} finally {
        if (fos != null)
            try {
                fos.close();
            } catch (IOException e) {
                e.printStackTrace();
            }
    }
}
share|improve this question
    
It might be helpful to see the contents of your saveXMLFile method. –  Markus Oct 1 '12 at 8:22
    
@Markus ... Sure, i have edited the question. –  Brad Oct 1 '12 at 8:29
1  

8 Answers 8

First, an explanation of why this happens - which might be a bit off since you didn't include the code that is used to load the XML file into a DOM object.

When you read an XML document from a file, the whitespaces between tags actually constitute valid DOM nodes, according to the DOM specification. Therefore, the XML parser treats each such sequence of whitespaces as DOM nodes (of type "TEXT");

To get rid of it, there are two approaches I can think of:

  1. Write an XSL to process all nodes, filtering out whitespace-only TEXT nodes.
  2. Use Java code to do this: use XPath to find all whitespace-only TEXT nodes, iterate through them and remove each one from its parent (using getParentNode().removeChild()).

To do this in Java code, something like this would do (doc would be your DOM document object):

XPath xp = XPathFactory.newInstance().newXPath();
NodeList nl = (NodeList) xp.evaluate("//text()[normalize-space(.)='']", doc, XPathConstants.NODESET);

for (int i=0; i < nl.getLength(); ++i) {
    Node node = nl.item(i);
    node.getParentNode().removeChild(node);
}
share|improve this answer
    
I do not know how to do that :), but i have added the getXMLFile(...) code to the question. –  Brad Oct 1 '12 at 9:08
    
OK, I'll edit my answer to include the Java code required. –  Isaac Oct 1 '12 at 9:27
    
Another possibility would be to define an XML Schema to validate the document against, and then use DocumentBuilderFactory's "setIgnoringElementContentWhitespace" in conjunction with "setValidating". Many ways to skin this cat. –  Isaac Oct 1 '12 at 13:28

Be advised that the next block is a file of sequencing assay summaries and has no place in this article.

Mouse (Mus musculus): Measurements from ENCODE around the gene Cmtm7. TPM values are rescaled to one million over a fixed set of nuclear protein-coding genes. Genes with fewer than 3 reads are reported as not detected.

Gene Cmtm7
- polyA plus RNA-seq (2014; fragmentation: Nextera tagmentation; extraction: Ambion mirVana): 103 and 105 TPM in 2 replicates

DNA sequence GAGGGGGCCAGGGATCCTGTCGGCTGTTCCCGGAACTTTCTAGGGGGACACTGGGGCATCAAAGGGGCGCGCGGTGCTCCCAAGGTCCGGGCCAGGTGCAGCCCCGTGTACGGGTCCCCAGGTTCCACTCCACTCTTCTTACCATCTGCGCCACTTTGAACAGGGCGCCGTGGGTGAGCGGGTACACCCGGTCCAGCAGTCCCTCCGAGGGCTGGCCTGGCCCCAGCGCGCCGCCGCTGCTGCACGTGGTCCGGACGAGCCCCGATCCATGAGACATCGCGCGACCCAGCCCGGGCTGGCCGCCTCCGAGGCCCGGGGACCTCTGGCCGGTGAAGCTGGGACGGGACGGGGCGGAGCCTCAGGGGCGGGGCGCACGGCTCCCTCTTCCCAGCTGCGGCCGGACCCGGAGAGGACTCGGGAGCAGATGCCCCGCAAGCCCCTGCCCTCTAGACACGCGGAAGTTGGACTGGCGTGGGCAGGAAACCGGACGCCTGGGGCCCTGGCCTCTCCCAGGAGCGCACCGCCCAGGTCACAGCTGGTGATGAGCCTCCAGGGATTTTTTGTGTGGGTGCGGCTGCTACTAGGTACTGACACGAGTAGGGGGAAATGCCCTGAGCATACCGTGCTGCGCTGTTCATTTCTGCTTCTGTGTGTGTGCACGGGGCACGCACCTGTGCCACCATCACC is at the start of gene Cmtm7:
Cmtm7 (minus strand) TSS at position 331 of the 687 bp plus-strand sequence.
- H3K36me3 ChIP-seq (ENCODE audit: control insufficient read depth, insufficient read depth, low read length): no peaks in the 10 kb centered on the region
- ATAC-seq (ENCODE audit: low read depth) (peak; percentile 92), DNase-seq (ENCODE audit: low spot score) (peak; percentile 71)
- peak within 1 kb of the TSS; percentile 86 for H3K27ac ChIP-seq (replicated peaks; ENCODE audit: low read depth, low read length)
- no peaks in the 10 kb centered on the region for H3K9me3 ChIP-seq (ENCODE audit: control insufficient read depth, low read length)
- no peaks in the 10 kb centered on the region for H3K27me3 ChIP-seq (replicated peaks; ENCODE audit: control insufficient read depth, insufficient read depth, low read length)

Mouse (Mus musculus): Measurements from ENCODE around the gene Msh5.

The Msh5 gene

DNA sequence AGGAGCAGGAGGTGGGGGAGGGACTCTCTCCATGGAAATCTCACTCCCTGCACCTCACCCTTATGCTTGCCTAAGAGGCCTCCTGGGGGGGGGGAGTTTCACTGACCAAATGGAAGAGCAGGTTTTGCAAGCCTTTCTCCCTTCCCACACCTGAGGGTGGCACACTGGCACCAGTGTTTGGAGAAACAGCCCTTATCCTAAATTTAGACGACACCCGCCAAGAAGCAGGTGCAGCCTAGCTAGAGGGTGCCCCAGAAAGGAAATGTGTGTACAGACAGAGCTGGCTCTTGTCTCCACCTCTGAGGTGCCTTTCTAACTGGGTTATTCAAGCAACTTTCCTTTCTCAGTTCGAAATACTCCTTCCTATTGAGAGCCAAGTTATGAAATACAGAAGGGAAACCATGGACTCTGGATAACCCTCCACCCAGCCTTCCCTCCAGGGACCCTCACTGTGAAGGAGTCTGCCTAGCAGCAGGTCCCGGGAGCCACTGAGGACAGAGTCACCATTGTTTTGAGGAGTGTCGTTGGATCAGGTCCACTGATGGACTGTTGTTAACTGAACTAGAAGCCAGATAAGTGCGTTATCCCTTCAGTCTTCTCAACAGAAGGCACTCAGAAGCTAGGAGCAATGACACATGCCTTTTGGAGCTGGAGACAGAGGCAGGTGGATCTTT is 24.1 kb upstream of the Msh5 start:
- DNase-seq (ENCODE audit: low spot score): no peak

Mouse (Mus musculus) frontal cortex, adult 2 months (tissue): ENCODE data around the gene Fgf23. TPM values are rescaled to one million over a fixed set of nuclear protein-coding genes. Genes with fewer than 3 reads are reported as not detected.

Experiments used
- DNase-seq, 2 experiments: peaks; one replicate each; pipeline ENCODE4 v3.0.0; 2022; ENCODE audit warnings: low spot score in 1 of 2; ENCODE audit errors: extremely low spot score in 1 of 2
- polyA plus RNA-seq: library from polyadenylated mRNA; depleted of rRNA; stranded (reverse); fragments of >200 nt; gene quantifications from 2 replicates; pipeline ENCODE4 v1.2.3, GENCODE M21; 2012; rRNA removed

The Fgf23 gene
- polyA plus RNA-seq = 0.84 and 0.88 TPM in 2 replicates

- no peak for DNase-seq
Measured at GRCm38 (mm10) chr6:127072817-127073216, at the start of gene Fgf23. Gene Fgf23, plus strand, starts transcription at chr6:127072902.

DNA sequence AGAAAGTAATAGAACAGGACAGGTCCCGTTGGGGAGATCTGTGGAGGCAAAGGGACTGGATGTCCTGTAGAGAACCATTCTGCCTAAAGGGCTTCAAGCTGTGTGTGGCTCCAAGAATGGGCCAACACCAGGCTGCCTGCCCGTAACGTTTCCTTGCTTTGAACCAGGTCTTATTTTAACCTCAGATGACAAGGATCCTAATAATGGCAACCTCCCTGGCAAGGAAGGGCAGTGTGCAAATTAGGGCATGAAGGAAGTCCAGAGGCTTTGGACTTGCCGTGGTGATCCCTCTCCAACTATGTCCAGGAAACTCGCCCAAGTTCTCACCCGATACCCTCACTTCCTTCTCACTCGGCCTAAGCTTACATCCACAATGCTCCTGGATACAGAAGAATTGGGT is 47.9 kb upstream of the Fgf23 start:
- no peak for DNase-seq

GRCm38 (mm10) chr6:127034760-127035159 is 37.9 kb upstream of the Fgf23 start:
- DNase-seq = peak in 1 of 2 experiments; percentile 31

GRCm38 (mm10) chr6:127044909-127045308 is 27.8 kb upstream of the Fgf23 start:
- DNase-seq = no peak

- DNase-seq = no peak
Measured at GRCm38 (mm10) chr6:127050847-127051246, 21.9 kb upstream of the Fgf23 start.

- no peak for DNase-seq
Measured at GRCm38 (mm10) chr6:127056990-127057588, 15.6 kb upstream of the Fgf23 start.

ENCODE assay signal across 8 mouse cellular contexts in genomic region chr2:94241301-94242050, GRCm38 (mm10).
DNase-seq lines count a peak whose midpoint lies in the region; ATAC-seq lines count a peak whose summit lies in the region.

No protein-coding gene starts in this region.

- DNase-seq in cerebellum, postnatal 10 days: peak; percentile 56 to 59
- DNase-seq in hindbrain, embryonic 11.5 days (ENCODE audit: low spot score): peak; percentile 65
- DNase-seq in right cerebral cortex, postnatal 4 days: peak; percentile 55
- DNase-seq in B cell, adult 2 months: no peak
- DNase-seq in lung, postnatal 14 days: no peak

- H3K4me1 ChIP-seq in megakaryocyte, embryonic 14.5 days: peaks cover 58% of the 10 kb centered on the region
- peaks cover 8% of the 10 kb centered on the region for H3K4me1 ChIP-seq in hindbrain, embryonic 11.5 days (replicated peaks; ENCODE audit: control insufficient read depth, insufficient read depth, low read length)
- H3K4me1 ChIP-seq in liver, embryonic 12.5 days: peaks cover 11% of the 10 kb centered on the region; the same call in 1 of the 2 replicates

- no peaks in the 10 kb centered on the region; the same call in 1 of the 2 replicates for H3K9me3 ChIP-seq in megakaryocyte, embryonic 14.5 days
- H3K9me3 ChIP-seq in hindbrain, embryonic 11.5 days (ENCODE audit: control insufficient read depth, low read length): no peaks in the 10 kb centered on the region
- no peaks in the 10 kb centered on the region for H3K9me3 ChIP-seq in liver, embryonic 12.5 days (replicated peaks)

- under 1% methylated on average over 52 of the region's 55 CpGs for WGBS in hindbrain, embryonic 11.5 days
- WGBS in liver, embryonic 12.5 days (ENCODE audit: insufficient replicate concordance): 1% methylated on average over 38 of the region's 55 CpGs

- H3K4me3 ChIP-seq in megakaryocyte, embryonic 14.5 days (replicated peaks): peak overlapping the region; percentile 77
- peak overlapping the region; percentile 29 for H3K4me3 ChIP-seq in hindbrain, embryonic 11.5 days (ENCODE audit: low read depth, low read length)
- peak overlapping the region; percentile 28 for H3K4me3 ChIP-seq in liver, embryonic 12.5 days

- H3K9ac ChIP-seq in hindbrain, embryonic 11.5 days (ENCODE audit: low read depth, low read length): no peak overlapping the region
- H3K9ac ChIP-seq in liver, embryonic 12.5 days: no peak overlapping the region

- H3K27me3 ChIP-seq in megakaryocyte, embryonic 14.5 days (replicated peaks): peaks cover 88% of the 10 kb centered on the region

up vote 2 down vote accepted

I was able to fix this by using this code after removing all the old "path" nodes :

while( pathsElement.hasChildNodes() )
    pathsElement.removeChild( pathsElement.getFirstChild() );

This will remove all the generated empty spaces in the XML file.

Special thanks to MadProgrammer for commenting with the helpful link mentioned above.

share|improve this answer
    
I wouldn't be a huge fan of blindly removing child nodes without knowing what they are. At the least, I'd include a test here to see that I really am removing an empty text node (using 'getNodeType' and 'getNodeValue'). –  Isaac Oct 1 '12 at 13:25
    
@Isaac .. I agree with you, but in my case i am sure they are all empty, because i have already deleted them myself. On the opposite, if there is something missing and not deleted, then i want to remove it :) –  Brad Oct 1 '12 at 14:03
    
@Brad, please check my answer: goo.gl/06Qd9 , I explained how to remove these blank lines without blind removing all the child nodes, and wrote something about the cause of such behavior. –  Dmitry Frank Jan 10 '13 at 9:59

You could look at something like this if you only need to "clean" your xml quickly. Then you could have a method like:

public static String cleanUp(String xml) {
    final StringReader reader = new StringReader(xml.trim());